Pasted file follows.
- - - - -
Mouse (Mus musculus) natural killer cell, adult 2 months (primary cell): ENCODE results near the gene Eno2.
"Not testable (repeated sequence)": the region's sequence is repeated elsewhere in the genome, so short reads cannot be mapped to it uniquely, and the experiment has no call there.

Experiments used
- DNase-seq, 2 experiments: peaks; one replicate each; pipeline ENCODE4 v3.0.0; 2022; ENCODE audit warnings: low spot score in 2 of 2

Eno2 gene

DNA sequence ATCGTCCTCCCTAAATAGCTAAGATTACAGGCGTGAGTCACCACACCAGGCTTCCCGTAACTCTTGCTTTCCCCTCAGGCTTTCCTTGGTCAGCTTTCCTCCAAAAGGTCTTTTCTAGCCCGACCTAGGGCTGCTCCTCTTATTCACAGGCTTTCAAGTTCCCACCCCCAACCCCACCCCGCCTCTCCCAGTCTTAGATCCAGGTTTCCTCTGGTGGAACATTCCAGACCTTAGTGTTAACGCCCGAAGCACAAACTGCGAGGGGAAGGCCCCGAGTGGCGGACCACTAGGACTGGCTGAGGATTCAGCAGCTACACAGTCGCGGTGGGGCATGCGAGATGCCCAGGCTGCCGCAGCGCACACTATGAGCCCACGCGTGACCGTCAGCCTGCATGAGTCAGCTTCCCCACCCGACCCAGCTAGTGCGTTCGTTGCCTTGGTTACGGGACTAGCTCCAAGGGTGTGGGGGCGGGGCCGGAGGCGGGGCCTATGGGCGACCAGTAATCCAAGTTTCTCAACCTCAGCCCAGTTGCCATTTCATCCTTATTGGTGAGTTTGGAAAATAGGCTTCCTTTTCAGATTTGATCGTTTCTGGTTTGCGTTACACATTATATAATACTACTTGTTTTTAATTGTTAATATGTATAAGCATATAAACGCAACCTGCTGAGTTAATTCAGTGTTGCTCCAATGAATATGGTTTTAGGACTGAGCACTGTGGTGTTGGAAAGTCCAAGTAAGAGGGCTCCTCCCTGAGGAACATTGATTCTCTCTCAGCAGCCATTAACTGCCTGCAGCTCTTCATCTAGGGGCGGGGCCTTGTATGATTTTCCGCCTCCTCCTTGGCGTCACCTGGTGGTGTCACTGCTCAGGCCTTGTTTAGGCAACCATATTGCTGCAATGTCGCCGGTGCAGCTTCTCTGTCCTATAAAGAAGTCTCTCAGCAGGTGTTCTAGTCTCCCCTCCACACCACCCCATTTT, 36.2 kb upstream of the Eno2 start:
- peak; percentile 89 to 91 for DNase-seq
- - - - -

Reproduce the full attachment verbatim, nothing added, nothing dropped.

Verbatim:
Mouse (Mus musculus) natural killer cell, adult 2 months (primary cell): ENCODE results near the gene Eno2.
"Not testable (repeated sequence)": the region's sequence is repeated elsewhere in the genome, so short reads cannot be mapped to it uniquely, and the experiment has no call there.

Experiments used
- DNase-seq, 2 experiments: peaks; one replicate each; pipeline ENCODE4 v3.0.0; 2022; ENCODE audit warnings: low spot score in 2 of 2

Eno2 gene

DNA sequence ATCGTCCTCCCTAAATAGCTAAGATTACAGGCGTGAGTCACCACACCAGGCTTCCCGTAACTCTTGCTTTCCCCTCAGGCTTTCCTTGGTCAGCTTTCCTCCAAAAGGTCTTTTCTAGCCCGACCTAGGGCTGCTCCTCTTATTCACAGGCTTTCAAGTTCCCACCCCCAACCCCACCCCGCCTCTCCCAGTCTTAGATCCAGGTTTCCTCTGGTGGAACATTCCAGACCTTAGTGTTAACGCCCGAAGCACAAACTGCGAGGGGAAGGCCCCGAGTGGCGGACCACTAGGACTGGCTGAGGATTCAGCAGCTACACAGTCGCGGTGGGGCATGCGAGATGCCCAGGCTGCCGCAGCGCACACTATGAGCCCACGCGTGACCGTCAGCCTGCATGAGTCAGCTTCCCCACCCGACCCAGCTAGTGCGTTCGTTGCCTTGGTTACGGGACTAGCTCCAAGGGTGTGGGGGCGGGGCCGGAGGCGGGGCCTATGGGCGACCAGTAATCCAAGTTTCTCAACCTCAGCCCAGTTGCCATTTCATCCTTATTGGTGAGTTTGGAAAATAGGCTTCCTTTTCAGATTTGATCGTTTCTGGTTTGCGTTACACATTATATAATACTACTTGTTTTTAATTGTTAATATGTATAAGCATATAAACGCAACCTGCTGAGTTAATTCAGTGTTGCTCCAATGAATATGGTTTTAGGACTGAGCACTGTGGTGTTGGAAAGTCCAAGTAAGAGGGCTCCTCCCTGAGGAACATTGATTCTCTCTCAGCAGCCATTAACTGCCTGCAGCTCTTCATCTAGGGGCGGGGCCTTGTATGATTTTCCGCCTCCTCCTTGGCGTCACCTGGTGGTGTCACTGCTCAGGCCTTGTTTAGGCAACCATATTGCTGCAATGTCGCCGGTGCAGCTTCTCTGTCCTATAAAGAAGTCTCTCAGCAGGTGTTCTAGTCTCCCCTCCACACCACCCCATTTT, 36.2 kb upstream of the Eno2 start:
- peak; percentile 89 to 91 for DNase-seq